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Field sobriety tests are not 100 percent accurate

Colorado law enforcement officers are always on the lookout for impaired drivers. Any time a driver appears to deviate from the norm, it is possible that an officer will spot such action and decide to stop the driver. Once this occurs, if the officer suspects that the driver has been drinking, he or she will likely ask the driver to perform voluntary roadside manuevers, more commonly referred to as field sobriety tests.

One of the tests the officer may perform is the horizontal gaze nystagmus (HGN) test. Utilizing this test, the officer will analyze the movement of the driver's eyes as he or she follows a slow moving object, usually a pen light. Research indicates that officers who have been properly trained are able to accurately identify an impaired driver 88 percent of the time by utilizing this particular test.

Another test that the officer may ask the driver to perform is the walk-and-turn test. This test requires the driver to take a specific number of steps by walking heel to toe. The driver is to perform this task by walking in a straight line and then turn on one foot and return in the same way. Research indicates that drivers who struggle with this task have a 79 percent chance of being legally impaired.

The other test that the officer may ask the driver to perform is the one-leg stand test. This test requires the driver to stand while holding one foot off the ground. The driver is then instructed to count in a certain manner for a period of approximately 30 seconds. Research indicates that drivers who struggle with this task have an 83 percent chance of being legally impaired.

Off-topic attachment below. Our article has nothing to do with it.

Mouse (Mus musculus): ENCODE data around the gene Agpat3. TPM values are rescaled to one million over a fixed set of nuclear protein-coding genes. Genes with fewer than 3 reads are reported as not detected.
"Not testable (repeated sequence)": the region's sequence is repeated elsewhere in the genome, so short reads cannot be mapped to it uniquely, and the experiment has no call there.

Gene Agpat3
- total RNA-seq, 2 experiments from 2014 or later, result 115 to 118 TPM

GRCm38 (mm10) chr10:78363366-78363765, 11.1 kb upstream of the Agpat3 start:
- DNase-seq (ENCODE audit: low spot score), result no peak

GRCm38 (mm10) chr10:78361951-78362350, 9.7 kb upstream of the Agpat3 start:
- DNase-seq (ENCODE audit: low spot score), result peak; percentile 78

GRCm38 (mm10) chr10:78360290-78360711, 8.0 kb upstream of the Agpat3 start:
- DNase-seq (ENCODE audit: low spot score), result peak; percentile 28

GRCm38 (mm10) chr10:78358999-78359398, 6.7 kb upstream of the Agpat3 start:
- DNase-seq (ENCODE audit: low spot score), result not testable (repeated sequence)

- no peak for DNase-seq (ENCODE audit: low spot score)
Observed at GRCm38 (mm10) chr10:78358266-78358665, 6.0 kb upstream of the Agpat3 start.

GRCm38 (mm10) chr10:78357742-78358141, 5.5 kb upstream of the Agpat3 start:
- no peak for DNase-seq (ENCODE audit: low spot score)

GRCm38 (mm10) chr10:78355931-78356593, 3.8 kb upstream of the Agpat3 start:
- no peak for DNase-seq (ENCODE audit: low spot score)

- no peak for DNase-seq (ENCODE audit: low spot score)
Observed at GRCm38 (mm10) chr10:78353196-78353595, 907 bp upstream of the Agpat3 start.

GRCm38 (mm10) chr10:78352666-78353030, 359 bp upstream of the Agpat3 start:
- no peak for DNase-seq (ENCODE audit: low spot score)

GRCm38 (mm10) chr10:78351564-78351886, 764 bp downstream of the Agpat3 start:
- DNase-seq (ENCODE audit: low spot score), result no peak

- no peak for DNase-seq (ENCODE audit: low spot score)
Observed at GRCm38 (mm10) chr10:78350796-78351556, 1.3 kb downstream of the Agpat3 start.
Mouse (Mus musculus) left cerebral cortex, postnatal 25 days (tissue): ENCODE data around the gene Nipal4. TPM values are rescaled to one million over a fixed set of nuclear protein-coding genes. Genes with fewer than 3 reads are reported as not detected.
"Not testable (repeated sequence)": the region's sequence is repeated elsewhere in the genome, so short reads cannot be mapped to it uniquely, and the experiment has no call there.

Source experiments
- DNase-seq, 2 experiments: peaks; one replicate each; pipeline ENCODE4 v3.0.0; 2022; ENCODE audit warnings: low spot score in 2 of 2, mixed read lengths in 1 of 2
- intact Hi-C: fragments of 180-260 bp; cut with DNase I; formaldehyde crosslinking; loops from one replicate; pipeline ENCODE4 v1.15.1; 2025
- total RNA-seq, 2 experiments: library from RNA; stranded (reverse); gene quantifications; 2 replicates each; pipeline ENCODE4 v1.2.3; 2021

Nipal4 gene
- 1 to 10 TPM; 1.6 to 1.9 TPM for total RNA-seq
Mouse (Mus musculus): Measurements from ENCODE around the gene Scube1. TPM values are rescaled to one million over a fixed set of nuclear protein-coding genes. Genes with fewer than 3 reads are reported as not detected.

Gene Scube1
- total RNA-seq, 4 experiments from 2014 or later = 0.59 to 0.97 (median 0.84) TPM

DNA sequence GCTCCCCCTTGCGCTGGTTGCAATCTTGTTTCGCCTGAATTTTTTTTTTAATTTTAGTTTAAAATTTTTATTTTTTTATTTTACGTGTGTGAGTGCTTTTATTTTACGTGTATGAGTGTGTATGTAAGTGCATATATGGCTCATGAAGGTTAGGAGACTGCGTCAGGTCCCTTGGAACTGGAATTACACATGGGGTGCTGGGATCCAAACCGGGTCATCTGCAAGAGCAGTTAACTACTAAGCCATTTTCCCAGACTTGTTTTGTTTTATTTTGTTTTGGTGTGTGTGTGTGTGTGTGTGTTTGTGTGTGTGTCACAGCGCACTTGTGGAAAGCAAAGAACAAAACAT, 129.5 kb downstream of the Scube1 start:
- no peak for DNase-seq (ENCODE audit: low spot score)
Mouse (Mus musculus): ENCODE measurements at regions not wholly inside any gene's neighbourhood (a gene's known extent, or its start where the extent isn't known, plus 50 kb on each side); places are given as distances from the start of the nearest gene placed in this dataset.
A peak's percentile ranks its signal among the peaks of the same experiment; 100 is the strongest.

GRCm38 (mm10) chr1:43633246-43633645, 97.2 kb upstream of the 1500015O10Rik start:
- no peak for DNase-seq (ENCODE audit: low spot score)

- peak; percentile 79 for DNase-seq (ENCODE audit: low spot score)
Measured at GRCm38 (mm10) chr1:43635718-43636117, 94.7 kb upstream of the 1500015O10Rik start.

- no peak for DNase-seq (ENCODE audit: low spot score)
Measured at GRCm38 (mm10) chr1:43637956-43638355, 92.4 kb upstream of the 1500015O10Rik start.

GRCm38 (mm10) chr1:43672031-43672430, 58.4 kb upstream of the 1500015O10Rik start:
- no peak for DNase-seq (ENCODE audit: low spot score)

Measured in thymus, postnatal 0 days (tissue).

Prior to conducting such field sobriety tests, the officer should question the driver regarding any conditions that could prevent the driver from conducting such tests. For example, if the driver has an eye disease, the results of the HGN test could be tainted. Additionally, other Colorado drivers may suffer from injury or illness that can affect their equilibrium and make it difficult for them to maintain balance during these tests. For those accused of drunk driving based upon field sobriety testing and other evidence, representation by a criminal defense attorney is always adviseable in the resulting court proceedings.

Source: duijusticelink.aaa.com, "Standardized Field Sobriety Test", Accessed on July 1, 2017

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